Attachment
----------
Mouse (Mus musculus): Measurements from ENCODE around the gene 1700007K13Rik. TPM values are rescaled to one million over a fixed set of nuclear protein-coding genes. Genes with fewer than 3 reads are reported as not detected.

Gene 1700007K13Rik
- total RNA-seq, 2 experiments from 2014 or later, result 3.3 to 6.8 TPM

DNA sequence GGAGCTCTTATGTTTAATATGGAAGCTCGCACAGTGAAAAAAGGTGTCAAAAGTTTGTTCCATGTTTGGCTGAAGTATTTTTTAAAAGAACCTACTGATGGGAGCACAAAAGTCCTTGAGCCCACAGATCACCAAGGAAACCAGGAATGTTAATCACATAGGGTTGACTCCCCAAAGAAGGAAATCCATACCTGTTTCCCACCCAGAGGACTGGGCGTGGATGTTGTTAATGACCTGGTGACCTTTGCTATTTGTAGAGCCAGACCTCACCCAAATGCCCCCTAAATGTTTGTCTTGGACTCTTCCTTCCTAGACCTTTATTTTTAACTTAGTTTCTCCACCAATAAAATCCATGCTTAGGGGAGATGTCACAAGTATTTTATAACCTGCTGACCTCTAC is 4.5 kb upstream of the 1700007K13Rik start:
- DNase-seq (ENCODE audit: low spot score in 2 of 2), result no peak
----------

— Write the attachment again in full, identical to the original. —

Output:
Mouse (Mus musculus): Measurements from ENCODE around the gene 1700007K13Rik. TPM values are rescaled to one million over a fixed set of nuclear protein-coding genes. Genes with fewer than 3 reads are reported as not detected.

Gene 1700007K13Rik
- total RNA-seq, 2 experiments from 2014 or later, result 3.3 to 6.8 TPM

DNA sequence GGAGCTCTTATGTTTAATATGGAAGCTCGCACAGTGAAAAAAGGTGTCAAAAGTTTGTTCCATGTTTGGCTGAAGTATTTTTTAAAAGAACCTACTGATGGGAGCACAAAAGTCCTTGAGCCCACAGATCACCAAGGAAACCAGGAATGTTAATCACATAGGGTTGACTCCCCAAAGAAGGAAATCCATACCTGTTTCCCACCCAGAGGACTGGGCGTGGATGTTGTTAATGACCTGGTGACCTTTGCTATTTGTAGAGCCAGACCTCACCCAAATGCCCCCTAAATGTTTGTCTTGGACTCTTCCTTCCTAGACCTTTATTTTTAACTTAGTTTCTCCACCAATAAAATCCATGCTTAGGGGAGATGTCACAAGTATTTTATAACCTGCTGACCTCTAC is 4.5 kb upstream of the 1700007K13Rik start:
- DNase-seq (ENCODE audit: low spot score in 2 of 2), result no peak